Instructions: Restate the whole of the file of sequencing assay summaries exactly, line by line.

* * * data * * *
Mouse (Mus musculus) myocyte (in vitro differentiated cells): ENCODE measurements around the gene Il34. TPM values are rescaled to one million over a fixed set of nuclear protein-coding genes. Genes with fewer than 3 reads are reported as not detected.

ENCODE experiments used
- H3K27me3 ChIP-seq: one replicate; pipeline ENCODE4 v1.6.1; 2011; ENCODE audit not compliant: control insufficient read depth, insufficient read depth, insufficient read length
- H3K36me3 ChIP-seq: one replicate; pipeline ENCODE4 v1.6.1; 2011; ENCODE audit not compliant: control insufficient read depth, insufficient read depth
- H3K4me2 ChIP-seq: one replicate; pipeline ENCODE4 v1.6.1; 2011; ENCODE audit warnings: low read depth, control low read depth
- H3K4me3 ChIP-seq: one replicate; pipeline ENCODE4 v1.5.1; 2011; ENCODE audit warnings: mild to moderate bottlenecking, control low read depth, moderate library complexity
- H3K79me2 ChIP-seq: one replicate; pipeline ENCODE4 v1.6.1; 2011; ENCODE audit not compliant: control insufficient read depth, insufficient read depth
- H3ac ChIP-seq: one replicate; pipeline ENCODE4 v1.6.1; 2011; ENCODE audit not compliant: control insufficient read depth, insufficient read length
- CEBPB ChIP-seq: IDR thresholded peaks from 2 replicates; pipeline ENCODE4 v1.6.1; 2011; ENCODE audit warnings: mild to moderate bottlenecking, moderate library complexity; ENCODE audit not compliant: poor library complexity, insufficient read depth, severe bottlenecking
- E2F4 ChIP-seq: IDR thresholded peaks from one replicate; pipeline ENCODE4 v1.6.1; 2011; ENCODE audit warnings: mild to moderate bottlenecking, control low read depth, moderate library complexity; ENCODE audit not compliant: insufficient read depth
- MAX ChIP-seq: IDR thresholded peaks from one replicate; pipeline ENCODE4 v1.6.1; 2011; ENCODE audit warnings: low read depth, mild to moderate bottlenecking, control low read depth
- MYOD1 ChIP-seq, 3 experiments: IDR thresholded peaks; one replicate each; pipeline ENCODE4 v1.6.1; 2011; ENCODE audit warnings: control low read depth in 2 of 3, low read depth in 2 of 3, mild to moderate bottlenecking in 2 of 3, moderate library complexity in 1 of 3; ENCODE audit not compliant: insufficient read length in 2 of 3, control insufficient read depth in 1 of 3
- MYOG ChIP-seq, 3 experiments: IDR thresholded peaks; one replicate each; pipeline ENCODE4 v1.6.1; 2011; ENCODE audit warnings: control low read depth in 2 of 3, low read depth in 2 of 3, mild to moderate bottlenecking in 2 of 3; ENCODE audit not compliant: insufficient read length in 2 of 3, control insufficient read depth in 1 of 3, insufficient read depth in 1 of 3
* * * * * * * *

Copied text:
Mouse (Mus musculus) myocyte (in vitro differentiated cells): ENCODE measurements around the gene Il34. TPM values are rescaled to one million over a fixed set of nuclear protein-coding genes. Genes with fewer than 3 reads are reported as not detected.

ENCODE experiments used
- H3K27me3 ChIP-seq: one replicate; pipeline ENCODE4 v1.6.1; 2011; ENCODE audit not compliant: control insufficient read depth, insufficient read depth, insufficient read length
- H3K36me3 ChIP-seq: one replicate; pipeline ENCODE4 v1.6.1; 2011; ENCODE audit not compliant: control insufficient read depth, insufficient read depth
- H3K4me2 ChIP-seq: one replicate; pipeline ENCODE4 v1.6.1; 2011; ENCODE audit warnings: low read depth, control low read depth
- H3K4me3 ChIP-seq: one replicate; pipeline ENCODE4 v1.5.1; 2011; ENCODE audit warnings: mild to moderate bottlenecking, control low read depth, moderate library complexity
- H3K79me2 ChIP-seq: one replicate; pipeline ENCODE4 v1.6.1; 2011; ENCODE audit not compliant: control insufficient read depth, insufficient read depth
- H3ac ChIP-seq: one replicate; pipeline ENCODE4 v1.6.1; 2011; ENCODE audit not compliant: control insufficient read depth, insufficient read length
- CEBPB ChIP-seq: IDR thresholded peaks from 2 replicates; pipeline ENCODE4 v1.6.1; 2011; ENCODE audit warnings: mild to moderate bottlenecking, moderate library complexity; ENCODE audit not compliant: poor library complexity, insufficient read depth, severe bottlenecking
- E2F4 ChIP-seq: IDR thresholded peaks from one replicate; pipeline ENCODE4 v1.6.1; 2011; ENCODE audit warnings: mild to moderate bottlenecking, control low read depth, moderate library complexity; ENCODE audit not compliant: insufficient read depth
- MAX ChIP-seq: IDR thresholded peaks from one replicate; pipeline ENCODE4 v1.6.1; 2011; ENCODE audit warnings: low read depth, mild to moderate bottlenecking, control low read depth
- MYOD1 ChIP-seq, 3 experiments: IDR thresholded peaks; one replicate each; pipeline ENCODE4 v1.6.1; 2011; ENCODE audit warnings: control low read depth in 2 of 3, low read depth in 2 of 3, mild to moderate bottlenecking in 2 of 3, moderate library complexity in 1 of 3; ENCODE audit not compliant: insufficient read length in 2 of 3, control insufficient read depth in 1 of 3
- MYOG ChIP-seq, 3 experiments: IDR thresholded peaks; one replicate each; pipeline ENCODE4 v1.6.1; 2011; ENCODE audit warnings: control low read depth in 2 of 3, low read depth in 2 of 3, mild to moderate bottlenecking in 2 of 3; ENCODE audit not compliant: insufficient read length in 2 of 3, control insufficient read depth in 1 of 3, insufficient read depth in 1 of 3